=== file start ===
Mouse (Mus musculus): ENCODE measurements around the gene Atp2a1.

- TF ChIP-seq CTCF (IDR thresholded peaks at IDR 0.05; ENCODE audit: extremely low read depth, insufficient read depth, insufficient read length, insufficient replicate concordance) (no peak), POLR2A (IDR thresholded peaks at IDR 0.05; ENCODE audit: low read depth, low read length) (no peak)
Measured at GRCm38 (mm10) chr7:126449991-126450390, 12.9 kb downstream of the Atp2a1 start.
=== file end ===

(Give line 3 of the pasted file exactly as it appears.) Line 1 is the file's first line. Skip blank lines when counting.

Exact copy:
Measured at GRCm38 (mm10) chr7:126449991-126450390, 12.9 kb downstream of the Atp2a1 start.